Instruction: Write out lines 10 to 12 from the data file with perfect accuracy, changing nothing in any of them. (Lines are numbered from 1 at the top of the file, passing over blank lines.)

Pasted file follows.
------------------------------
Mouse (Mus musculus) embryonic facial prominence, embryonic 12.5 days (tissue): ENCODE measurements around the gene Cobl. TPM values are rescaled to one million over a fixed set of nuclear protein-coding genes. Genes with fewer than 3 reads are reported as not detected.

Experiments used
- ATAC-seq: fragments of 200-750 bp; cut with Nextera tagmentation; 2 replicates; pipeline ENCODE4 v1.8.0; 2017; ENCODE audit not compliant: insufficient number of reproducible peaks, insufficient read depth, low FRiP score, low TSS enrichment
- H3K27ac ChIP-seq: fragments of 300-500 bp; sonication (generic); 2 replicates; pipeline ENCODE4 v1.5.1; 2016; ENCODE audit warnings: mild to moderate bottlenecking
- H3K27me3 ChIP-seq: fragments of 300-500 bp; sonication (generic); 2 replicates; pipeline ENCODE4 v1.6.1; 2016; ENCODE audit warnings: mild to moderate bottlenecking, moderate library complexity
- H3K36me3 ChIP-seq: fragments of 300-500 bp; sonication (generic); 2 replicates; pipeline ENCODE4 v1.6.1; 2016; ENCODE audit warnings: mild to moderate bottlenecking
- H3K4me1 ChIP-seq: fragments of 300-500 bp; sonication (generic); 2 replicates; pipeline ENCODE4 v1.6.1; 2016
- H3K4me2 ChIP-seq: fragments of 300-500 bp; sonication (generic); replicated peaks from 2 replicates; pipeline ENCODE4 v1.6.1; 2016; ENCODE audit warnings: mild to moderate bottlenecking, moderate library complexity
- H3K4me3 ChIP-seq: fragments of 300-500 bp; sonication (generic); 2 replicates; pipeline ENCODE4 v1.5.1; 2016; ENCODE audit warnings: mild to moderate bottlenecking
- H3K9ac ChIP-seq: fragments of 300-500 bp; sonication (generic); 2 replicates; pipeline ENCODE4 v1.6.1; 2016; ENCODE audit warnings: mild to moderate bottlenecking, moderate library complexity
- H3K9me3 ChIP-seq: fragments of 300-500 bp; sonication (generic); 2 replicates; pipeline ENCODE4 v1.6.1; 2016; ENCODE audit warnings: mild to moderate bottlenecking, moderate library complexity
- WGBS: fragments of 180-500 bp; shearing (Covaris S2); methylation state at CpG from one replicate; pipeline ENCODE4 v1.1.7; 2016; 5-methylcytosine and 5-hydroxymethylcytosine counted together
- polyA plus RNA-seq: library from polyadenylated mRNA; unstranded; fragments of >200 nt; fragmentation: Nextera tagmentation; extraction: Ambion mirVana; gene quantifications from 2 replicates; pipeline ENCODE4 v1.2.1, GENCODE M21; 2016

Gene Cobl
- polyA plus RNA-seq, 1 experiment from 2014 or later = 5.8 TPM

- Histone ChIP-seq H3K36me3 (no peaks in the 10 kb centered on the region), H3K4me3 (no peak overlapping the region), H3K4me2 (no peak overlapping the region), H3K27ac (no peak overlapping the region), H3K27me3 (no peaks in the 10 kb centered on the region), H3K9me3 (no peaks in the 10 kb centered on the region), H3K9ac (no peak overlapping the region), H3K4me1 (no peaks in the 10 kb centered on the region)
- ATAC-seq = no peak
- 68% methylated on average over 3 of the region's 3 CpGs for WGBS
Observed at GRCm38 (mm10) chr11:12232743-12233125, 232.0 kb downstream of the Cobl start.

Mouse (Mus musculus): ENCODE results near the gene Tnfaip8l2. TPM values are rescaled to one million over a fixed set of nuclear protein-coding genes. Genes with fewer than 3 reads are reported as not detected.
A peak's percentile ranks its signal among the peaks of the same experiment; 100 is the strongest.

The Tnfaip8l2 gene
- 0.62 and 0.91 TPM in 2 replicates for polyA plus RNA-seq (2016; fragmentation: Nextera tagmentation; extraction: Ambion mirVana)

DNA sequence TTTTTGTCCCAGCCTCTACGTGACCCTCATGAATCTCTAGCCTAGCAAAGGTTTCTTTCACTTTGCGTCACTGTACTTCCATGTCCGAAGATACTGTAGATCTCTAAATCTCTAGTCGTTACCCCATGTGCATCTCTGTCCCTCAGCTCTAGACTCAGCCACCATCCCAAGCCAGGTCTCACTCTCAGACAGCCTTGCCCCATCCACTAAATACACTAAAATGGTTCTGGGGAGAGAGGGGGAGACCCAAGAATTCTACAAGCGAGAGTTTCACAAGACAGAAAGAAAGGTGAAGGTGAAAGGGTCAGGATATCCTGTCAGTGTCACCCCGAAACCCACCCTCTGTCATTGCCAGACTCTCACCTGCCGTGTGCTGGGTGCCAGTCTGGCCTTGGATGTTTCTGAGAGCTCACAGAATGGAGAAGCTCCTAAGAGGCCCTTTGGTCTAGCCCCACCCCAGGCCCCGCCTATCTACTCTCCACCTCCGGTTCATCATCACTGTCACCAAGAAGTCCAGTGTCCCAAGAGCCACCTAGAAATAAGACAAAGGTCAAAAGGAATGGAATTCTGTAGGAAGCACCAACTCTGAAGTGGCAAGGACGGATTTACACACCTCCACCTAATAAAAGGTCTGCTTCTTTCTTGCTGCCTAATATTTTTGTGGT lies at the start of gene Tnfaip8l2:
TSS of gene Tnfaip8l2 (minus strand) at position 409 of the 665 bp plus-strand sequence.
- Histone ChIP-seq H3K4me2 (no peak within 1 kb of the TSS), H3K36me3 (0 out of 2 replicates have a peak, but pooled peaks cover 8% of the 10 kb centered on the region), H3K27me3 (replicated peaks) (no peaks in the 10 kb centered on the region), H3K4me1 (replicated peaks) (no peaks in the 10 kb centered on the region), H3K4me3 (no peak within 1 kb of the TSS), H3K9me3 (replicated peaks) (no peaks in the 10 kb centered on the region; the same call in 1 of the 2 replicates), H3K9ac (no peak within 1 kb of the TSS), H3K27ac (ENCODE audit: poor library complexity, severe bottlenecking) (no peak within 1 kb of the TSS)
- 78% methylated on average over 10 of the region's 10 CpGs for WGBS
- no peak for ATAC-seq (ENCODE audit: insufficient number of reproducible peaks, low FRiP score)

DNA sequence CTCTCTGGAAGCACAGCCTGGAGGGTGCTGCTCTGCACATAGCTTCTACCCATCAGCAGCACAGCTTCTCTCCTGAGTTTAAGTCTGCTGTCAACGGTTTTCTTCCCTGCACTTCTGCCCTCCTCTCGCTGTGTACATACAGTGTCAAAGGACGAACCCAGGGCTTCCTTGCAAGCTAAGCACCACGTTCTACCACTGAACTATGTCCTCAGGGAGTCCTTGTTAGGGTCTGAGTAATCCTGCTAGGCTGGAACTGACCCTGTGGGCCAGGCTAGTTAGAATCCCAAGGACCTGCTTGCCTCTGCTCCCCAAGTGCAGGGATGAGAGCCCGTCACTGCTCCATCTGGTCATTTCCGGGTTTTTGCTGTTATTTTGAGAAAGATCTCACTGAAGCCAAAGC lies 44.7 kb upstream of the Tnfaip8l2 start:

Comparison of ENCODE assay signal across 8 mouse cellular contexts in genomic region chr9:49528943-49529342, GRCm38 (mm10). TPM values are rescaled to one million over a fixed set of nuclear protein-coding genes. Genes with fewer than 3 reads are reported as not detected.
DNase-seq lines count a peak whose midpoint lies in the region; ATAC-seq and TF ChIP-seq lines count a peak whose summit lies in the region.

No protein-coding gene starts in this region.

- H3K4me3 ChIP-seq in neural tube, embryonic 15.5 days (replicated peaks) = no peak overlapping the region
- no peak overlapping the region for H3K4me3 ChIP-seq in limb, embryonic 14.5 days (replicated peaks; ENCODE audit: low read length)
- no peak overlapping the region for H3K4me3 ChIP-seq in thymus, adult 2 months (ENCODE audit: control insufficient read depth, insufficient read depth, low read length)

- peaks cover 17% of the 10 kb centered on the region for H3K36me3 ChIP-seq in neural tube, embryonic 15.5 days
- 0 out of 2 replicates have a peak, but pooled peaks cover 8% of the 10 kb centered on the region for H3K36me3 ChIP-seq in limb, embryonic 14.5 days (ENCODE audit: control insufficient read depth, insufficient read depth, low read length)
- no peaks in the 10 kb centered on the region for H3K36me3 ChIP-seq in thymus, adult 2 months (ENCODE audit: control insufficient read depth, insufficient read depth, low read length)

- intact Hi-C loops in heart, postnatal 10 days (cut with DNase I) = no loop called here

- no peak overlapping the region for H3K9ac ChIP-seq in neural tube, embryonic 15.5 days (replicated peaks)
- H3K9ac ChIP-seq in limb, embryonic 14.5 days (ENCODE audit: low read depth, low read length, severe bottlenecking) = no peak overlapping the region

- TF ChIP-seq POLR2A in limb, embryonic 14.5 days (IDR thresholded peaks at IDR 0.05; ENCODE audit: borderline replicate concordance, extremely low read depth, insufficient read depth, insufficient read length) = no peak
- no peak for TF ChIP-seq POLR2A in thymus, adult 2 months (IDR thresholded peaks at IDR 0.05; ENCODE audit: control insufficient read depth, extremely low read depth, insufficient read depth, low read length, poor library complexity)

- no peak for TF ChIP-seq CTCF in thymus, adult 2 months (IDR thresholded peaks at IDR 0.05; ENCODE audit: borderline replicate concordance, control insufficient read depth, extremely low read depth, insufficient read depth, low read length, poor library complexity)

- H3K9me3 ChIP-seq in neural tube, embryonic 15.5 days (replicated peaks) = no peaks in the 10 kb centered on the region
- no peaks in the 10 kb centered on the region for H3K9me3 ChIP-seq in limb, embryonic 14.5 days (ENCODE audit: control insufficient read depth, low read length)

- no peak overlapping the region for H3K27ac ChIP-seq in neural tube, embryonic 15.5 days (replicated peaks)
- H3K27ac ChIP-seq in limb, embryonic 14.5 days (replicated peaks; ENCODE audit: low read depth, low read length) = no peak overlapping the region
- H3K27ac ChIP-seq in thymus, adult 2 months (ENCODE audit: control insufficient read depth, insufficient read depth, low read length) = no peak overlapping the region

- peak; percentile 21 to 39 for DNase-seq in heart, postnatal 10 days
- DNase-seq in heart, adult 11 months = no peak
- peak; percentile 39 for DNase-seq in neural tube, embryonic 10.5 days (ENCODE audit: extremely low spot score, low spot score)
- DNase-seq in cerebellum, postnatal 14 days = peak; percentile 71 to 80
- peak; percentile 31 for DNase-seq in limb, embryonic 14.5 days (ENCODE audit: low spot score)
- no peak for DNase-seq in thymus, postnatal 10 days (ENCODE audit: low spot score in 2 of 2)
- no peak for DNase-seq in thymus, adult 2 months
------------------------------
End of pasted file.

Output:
- H3K9ac ChIP-seq: fragments of 300-500 bp; sonication (generic); 2 replicates; pipeline ENCODE4 v1.6.1; 2016; ENCODE audit warnings: mild to moderate bottlenecking, moderate library complexity
- H3K9me3 ChIP-seq: fragments of 300-500 bp; sonication (generic); 2 replicates; pipeline ENCODE4 v1.6.1; 2016; ENCODE audit warnings: mild to moderate bottlenecking, moderate library complexity
- WGBS: fragments of 180-500 bp; shearing (Covaris S2); methylation state at CpG from one replicate; pipeline ENCODE4 v1.1.7; 2016; 5-methylcytosine and 5-hydroxymethylcytosine counted together